´ Steel Curtain Rising: Reflections on the Steelers-Ravens Rivalry

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Friday, October 1, 2010

Reflections on the Steelers-Ravens Rivalry

Tuesday: Mike Tomlin declares the Steelers-Ravens rivalry to be the “Best in the NFL.”

Wednesday: Ravens All-Star linebacker Ray Lewis reveals that he’s been texting Ben Roethlisberger offering his support.

Contradiction? The way most NFL fans like to imagine things, almost certainly.

A product of changing times? Another possibility, but maybe this has more to do with the collective memory preferences of NFL fans above a certain age.

Division rivalries, it seems, are like memories. They’re real, but instead of being something that you can put your hands on, they’re something to be experienced.

All of which makes them so difficult to define. Here’s a shot at it anyway.

Division Rivalries of Yesteryear

Upon reading Ed Bouchette’s story that Ray Lewis was offering support to Ben Roethlisberger my first thought was, “They don’t make division rivalries like they used to.”

Fans above, say 30, remember an age when things were different, or at least portrayed differently. Yours truly falls into both categories, as Steel Curtain Rising’s tribute to the 1989 Steelers testifies.

A year ago, in writing about the Steelers-Browns rivalry I had this to say:

Division rivalries are not what they used to be.

Certainly the bitterness between Baltimore and Pittsburgh runs deep. But the intensity of the Steelers modern day rivalry with the Ravens arises from the reality these two teams have been the biggest boys on the block in the AFC Central/North for a decade.

In 1989, it was different.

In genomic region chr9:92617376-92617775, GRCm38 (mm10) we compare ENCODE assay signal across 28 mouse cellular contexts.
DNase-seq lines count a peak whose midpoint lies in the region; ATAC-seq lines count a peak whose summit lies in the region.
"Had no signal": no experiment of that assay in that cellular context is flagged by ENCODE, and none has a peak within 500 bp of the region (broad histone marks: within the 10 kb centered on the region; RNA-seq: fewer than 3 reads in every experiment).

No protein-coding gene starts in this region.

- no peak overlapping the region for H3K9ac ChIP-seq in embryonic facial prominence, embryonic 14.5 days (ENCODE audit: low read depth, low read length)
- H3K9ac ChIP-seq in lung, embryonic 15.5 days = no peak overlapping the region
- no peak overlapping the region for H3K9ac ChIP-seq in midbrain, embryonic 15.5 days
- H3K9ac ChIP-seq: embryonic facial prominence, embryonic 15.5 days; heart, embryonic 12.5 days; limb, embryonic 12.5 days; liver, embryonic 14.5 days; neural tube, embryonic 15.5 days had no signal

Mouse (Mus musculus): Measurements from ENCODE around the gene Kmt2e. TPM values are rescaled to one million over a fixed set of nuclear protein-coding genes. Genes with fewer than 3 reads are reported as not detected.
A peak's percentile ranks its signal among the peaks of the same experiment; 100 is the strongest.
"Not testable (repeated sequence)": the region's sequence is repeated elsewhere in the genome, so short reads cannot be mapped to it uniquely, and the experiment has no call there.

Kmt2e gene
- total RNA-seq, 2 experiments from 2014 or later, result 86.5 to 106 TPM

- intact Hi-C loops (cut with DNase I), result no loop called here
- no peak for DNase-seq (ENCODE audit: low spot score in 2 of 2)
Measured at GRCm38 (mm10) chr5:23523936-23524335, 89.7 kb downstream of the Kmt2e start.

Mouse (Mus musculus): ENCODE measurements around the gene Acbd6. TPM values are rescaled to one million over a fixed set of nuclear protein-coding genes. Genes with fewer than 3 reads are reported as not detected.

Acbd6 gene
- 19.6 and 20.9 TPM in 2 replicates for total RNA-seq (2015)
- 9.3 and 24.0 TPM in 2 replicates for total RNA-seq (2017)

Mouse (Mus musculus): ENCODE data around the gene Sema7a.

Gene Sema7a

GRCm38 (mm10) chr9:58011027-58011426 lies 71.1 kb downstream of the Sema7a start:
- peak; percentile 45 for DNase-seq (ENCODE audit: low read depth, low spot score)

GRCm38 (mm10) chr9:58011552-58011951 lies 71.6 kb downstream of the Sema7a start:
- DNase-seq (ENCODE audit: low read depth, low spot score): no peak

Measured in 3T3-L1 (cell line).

The hatred between the Steelers and the Browns wasn’t so much part of the job description; it was hardwired into the men’s DNA.

And that only scratches the surface. Who can forget the Browns blatant late, out of bounds hit on Mike Kruczek, and Jack Lambert’s furious reprisal?

Ah, those were the days, right?

Division Rivalries at Point-Blank Range

During this week’s chat on PG Plus with Gerry Dulac, Steel Curtain Rising probed the veteran Steeler journalist for his reaction to the apparent contradiction between Tomlin’s pronouncement and Ray Lewis’ support for Ben Roethlisberger.

Dulac’s response was surprising to say the least (apologies for the quality of the screen shot):



On the one-hand, it is hard to argue with someone who has been covering the Steelers since the 70’s. Logic demands that we accept that Gerry Dulac is in a far better position to know than you or I.

Still, part of me longs to resist this latent reality.

After all, isn’t this the same division (under a different name) that saw the normally unflappable Chuck Noll call out Jerry Glanville on the floor of the AstroDome?

Didn’t Sam Wyche once admonish fans in Cincinnati for throwing things on the field by comparing them to Cleveland Browns fans? The same Sam Wyche who a few weeks later ordered an on-sides kick against Glanville’s Oilers while leading 45-0?

Shifting sports, the news about Lewis and Roethlisberger calls to mind an interview with Kevin McHale before his final season with the Celtics, where he lamented, “You know, I liked it when we hated the Lakers… Now everyone has the same agent and hugs and kisses before and after the games.”

Sorry Gerry, but I can’t accept you word. They don’t make division rivalries like they used to....

...Or Do they?

It Was Never As Good As It Was in the Good Old Days

Reminiscing about how good things were in the Good Old Days dates back to Greek Mythology and probably beyond that.

And that brings me back to Gerry Dulac’s final statement.

“Just because you now know that Lewis and Big Ben have been texting, do you think those past games between the teams were any less nasty or violent??”

Free agency might have take a slight edge off of division rivalries overall, and technology has probably weakened the façade that they once presented.



But no one in his right mind would dispute Dulac’s statement about the intensity of the Steelers-Ravens rivalry on the field.

I will not predict what will happen on the scoreboard Sunday at Heinz Field, but I say this with certainty.

  • The hits will be hard. The play will be intense. And the final outcome will likely remain in doubt until the final gun.

In other words, on Sunday afternoon the banks of Pittsburgh’s North Shore will feature the very the essence of a division rivalry.

Just like it did in days long gone bye, and just like it will in days to come.

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